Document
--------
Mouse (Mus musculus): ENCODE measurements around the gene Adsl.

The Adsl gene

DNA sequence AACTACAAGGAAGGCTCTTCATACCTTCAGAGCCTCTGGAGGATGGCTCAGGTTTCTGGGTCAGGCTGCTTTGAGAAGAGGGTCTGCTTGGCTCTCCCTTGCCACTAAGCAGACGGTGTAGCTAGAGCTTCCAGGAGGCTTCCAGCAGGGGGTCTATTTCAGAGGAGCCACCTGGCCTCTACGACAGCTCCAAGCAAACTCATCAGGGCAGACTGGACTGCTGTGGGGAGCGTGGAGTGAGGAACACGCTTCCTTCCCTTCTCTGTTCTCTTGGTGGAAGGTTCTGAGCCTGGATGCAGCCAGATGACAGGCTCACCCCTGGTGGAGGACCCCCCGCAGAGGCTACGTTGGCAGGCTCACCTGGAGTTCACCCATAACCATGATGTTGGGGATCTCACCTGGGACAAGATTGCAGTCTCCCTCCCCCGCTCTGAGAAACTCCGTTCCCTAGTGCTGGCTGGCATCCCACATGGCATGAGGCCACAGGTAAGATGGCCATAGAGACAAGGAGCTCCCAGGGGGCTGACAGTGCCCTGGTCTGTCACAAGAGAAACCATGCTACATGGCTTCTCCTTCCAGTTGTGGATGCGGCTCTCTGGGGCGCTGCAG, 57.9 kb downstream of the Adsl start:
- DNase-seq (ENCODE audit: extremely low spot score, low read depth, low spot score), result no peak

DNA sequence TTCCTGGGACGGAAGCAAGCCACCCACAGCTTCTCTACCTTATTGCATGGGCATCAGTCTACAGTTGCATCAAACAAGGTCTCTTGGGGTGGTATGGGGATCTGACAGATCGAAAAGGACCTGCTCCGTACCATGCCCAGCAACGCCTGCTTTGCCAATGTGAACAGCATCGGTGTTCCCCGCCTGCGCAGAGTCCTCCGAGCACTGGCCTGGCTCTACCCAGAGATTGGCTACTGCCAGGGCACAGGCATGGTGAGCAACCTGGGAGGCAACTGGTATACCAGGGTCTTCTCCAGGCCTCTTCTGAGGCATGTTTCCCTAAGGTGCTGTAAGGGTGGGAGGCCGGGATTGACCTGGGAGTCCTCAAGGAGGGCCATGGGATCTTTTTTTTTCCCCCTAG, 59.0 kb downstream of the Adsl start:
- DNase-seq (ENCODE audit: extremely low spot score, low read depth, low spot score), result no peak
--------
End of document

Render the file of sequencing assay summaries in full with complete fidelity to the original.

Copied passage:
Mouse (Mus musculus): ENCODE measurements around the gene Adsl.

The Adsl gene

DNA sequence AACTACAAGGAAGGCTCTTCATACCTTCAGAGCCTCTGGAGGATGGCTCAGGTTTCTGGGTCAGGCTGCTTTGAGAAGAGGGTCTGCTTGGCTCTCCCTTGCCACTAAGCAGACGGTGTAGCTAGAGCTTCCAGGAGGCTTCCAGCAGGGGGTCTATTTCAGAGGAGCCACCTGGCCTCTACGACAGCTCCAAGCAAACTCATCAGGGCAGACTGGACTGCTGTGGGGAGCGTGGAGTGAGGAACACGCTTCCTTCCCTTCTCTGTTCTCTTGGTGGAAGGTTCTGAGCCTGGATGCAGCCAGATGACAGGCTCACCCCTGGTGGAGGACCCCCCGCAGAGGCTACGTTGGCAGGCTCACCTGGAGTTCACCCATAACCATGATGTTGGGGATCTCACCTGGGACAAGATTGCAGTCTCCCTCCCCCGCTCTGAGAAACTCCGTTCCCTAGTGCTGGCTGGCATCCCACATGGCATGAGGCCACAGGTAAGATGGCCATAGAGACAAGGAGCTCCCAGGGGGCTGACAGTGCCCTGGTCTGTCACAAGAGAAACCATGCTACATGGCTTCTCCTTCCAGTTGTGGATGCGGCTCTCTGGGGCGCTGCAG, 57.9 kb downstream of the Adsl start:
- DNase-seq (ENCODE audit: extremely low spot score, low read depth, low spot score), result no peak

DNA sequence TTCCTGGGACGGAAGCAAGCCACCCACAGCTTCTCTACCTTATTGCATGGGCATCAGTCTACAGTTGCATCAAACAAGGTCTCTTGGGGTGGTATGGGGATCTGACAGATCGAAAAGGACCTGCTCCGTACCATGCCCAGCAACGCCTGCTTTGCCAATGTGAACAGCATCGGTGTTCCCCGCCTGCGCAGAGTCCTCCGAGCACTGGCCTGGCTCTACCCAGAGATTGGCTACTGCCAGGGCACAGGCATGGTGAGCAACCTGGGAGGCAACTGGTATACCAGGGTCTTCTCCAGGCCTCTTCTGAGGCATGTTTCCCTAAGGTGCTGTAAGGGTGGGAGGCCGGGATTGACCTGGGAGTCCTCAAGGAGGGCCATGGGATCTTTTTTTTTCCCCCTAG, 59.0 kb downstream of the Adsl start:
- DNase-seq (ENCODE audit: extremely low spot score, low read depth, low spot score), result no peak